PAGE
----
By the time I reached senior year in college in the schoolyear 1969-1970, I had more or less made up my mind to enter law school for my postgraduate studies.  For my father specially, as well as the rest of the family, the choice was really just between Ateneo and U.P. law schools.  I personally wanted to try a new academic environment, having gone through Ateneo since I was in the grades.  Unfortunately, the so-called First Quarter Storm of the 70s was then unfolding and I preferred a more sedate atmosphere than the rather raucous campus in U.P. Diliman.  The principal reason, however, was that I was a working student in Malacañang which was a good hour and a half away from Diliman while the Ateneo Padre Faura campus was much closer.  Furthermore, the Dean of the Ateneo Law School was former CA Presiding Justice Pompeyo Diaz who taught both my father and my would-be father-in-law in law school and whom both greatly respected and admired.
It has been 37 years since my class graduated from the old Padre Faura campus and it makes me feel good to reminisce about those days.
While I have many good memories there, I am not prepared to state as gospel truth that Ateneo Law School is one of the best law schools in the world.  Maybe that is a conclusion that is not entirely justified, or even reasonable.  I have met and encountered many lawyers, from Metro Manila and the provinces, from the top law schools and the so-called “less known” schools, who are just as sharp, principled and dedicated as we would want all lawyers to be.
At bottom, what matters is the person himself and not the school he came from.  Fancy degrees and even fancier facilities do not really account for much when we talk of a lawyer’s moral values, a balanced grasp of law and reality, the ability to analyse situations and motivations, and a passion for justice, truth and fairness.  And, I might as well add, the courage to stand his ground when he is right.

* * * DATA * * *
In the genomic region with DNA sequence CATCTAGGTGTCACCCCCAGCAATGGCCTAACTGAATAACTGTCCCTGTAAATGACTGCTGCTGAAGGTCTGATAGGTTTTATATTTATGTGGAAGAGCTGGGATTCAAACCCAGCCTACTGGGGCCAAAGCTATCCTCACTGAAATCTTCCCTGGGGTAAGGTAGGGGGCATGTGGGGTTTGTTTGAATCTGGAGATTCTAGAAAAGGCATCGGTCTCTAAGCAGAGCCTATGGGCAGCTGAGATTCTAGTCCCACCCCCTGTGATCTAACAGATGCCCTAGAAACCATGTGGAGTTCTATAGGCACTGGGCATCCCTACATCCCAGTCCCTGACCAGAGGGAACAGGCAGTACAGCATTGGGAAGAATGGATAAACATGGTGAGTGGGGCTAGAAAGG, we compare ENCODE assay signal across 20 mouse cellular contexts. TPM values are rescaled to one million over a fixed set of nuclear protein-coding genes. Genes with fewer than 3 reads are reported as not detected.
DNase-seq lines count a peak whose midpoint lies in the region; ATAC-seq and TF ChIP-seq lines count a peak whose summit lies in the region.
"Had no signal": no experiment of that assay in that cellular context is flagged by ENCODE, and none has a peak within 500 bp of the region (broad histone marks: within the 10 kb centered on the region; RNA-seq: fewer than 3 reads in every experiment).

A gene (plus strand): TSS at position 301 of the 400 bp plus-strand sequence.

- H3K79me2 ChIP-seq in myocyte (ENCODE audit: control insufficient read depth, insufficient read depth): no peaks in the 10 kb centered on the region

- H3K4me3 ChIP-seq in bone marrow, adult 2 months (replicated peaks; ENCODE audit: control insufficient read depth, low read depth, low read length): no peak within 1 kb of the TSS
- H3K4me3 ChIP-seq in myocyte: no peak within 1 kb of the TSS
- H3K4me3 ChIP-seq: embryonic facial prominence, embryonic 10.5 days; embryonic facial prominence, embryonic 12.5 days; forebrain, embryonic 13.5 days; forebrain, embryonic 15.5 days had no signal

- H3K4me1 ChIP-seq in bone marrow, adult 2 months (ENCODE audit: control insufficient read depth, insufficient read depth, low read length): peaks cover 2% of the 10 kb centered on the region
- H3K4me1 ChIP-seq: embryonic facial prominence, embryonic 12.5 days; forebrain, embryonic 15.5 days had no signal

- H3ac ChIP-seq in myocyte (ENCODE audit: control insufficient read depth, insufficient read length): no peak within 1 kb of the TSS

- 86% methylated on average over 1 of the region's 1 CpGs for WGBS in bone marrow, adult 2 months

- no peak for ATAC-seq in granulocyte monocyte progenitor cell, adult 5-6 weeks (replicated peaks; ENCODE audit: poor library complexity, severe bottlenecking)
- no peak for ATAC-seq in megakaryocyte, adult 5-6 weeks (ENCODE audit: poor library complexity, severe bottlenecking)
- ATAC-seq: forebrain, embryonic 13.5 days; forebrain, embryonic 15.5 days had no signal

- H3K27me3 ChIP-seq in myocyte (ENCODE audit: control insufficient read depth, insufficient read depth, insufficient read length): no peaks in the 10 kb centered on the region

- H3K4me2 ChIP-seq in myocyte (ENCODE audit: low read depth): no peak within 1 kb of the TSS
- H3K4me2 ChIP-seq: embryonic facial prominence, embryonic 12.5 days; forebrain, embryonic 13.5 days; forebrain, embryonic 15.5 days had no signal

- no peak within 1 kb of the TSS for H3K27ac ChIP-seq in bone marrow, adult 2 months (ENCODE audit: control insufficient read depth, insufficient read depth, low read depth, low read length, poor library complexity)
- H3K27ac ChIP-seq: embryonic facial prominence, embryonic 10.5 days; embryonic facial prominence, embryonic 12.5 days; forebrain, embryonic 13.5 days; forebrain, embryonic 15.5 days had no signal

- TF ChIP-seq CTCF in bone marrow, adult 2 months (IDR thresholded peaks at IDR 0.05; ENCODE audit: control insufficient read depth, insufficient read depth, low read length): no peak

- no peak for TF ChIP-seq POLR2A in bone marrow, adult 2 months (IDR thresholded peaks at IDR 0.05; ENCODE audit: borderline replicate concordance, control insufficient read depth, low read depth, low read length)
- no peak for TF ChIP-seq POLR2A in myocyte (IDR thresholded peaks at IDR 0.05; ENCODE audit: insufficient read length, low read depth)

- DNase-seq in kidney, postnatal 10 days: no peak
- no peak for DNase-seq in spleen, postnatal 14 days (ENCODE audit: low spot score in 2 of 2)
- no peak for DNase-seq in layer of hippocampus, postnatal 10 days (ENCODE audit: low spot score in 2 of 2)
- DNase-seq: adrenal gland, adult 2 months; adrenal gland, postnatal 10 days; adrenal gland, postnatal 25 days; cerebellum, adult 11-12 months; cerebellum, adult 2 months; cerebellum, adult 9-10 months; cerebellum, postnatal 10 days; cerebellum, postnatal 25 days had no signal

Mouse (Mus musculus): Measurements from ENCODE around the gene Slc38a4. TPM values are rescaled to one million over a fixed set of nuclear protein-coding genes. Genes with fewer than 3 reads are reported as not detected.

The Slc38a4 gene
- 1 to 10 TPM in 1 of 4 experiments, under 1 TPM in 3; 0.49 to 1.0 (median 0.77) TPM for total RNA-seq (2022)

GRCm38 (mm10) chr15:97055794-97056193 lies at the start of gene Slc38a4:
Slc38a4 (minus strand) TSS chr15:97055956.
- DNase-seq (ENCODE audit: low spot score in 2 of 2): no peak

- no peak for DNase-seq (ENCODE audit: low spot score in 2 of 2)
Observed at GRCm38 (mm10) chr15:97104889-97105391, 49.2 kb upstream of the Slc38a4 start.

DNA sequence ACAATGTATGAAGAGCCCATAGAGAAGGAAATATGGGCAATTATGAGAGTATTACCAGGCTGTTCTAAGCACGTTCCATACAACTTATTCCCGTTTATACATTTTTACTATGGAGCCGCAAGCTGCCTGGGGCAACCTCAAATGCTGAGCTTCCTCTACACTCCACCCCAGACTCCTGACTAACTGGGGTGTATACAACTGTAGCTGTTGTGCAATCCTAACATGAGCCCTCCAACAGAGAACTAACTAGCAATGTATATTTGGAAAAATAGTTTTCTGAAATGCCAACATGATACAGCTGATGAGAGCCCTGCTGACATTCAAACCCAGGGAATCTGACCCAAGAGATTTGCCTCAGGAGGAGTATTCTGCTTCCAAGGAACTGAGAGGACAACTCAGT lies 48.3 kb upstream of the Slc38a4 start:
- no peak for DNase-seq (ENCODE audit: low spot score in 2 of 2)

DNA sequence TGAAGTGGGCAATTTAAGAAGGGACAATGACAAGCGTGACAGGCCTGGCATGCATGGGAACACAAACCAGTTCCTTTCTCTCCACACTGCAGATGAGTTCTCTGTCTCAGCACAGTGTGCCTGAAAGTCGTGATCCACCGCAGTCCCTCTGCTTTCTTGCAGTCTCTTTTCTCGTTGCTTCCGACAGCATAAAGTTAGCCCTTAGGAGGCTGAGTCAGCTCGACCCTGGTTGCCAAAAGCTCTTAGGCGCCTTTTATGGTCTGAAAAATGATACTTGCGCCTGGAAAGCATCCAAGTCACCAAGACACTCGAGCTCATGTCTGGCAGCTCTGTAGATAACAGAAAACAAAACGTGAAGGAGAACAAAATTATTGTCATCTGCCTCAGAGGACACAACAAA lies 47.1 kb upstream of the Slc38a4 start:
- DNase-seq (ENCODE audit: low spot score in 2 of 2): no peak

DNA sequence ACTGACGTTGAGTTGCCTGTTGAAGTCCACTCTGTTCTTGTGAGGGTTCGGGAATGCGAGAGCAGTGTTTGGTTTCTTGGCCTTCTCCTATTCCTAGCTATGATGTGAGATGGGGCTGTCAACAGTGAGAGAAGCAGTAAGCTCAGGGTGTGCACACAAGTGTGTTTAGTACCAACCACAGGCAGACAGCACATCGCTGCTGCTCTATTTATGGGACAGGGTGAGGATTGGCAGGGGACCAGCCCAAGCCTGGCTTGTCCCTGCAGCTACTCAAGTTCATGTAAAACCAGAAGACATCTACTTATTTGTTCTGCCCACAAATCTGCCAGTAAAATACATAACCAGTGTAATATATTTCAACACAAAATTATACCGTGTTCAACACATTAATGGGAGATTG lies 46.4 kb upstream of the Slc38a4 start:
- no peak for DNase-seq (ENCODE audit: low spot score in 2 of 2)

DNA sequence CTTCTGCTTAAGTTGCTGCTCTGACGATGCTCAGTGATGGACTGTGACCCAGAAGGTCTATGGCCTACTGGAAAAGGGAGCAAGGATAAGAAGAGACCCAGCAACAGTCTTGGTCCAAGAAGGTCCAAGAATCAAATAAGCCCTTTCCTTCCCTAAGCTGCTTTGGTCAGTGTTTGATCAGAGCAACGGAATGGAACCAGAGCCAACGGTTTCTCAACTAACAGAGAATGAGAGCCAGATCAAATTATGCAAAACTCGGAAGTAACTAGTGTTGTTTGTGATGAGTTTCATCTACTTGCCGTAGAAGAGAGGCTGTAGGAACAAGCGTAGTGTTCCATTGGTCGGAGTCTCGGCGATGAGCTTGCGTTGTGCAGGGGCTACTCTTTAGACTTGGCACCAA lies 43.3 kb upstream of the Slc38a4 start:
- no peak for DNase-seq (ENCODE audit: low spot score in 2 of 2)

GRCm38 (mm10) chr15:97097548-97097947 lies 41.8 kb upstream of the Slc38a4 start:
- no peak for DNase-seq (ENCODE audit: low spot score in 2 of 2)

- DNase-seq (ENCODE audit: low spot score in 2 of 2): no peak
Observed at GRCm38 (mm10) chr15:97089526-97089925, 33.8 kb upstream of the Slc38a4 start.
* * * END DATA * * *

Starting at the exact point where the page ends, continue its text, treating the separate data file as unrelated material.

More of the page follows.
Our Dean, Pompeyo Diaz, had the greatest influence on me. . . even up to this very day, long after his death.  Dean Diaz was a picture of old-world dignity, civility and gentility.  To those who did not know him, he wore a stern facial expression and a pair of piercing eyes – like those of jurists of yore who held sway over the lives and circumstances of men.  That was deceiving, however, for there was a truth neither arrogance nor self-righteousness in him.  Those who knew him saw nothing but humility, and a kind and compassionate heart.  I have been guided by the sterling qualities of this exemplary jurist, my inspiration and the personification of everything that justice means and stands for.
As Chief Justice of the Supreme Court, I make it a point to remind our young court attorneys that their law school education is just a starting point in their career as lawyers.  The reality is that its value diminishes over the years.  Many of the laws I learned in law school do not even exist anymore.  Most of what I know and apply today consists of statutes and rules read and learned on my own.  Life indeed is one grand classroom and one simply should never stop the quest for knowledge and experience.
And talking of these young lawyers in the Court, I am at my proudest every time one of them (and there have been many since I joined the Court in 2002) comes to me with the good news of his or her appointment to the bench.  I would like to believe that they chose to follow my path in the judiciary because of the good example I showed them and the inspiration I gave them to serve others by imparting justice to those who need it.
In the end, this is all that really matters and all I would like to be remembered by: that, in the Corona Court, right always found a sanctuary and wrong never found refuge.
Chief Justice Renato C. Corona, Manila, dated January 28, 2011.